Once all of the story’s elements were in place, the next step was to find the right people to bring them to life. The Erwins feel they hit home runs in the form of the seasoned Quaid and newcomer Finley.
“The biggest challenge was figuring out who would play Bart,” recalled Andy. “He had to be able to sing and have this blue-collar grit and Midwest Texas feel to him, and then it was about finding who was going to be the person who anchored it as the father. Finding those two people was the movie. When we found John Michael and Dennis Quaid, the movie just exploded.”
Arthur’s 180-degree character arc is as extreme a character transformation as you’ll ever see, but the veteran Quaid sells Arthur’s earnest desire for forgiveness and redemption convincingly.
As a performer who collects rosary beads in every city he visits and says a prayer before he steps onto any set, Quaid relished the challenge to explore Arthur’s extreme sea change.
“Prayer has a way of making us see the real truth of ourselves inside,” said Quaid. “You have to be honest; you can’t lie to yourself in prayer, really. This led Arthur toward the path of redemption and seeking this forgiveness. He came to seek himself for what he was, and that was the first step. God will give you a path, but you have to go walk it. And when you walk it, it’s usually not pretty at all, and things get harder before they get easier. The gift that Arthur gave Bart was that Bart didn’t have to walk around feeling that way about himself for the rest of his life. And if that hadn’t happened, I’m sure we wouldn’t be sitting here.”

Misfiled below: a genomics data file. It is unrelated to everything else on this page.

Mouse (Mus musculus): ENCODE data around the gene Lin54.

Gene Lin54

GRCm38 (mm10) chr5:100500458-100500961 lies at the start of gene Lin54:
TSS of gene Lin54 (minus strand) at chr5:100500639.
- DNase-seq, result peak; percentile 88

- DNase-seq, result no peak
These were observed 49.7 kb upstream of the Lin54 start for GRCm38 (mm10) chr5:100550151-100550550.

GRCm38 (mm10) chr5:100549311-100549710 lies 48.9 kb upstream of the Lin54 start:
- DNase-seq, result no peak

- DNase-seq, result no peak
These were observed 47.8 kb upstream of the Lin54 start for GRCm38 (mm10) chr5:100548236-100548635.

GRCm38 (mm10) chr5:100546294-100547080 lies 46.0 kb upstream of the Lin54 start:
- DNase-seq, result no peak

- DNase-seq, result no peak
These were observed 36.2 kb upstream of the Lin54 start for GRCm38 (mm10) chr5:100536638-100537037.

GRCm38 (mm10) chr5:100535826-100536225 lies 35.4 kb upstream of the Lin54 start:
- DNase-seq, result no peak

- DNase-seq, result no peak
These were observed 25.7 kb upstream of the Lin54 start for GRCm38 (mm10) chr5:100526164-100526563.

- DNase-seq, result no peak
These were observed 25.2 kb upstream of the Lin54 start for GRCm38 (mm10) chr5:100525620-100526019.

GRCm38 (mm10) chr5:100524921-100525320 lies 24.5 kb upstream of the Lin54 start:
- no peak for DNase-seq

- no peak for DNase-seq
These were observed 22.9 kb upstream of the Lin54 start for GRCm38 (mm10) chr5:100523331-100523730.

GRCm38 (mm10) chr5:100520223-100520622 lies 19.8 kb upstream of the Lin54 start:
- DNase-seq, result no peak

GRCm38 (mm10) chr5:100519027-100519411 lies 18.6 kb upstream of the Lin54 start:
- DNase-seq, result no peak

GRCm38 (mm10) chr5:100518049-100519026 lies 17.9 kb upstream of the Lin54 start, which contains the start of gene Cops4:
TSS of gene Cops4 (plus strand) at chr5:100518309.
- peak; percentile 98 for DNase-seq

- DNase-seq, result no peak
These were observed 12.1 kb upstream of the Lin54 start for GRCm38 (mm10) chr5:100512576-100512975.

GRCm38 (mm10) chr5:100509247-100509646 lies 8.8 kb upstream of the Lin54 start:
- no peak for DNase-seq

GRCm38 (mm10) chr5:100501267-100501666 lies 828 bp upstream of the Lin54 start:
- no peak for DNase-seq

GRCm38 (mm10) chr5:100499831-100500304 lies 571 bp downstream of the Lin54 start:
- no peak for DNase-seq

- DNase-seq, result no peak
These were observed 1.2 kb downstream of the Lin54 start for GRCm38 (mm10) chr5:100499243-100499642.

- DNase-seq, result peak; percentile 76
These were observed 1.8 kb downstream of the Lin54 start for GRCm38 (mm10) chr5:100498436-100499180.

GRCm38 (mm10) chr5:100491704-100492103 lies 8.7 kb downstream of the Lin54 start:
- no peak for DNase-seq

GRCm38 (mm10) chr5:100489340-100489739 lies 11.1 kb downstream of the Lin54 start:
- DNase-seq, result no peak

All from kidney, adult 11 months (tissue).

And despite having no prior film credits to his name, Finley impressively goes toe-to-toe with Quaid, matching his energy at every turn, resulting in what the Erwins believe to be some of the most potent moments in the film.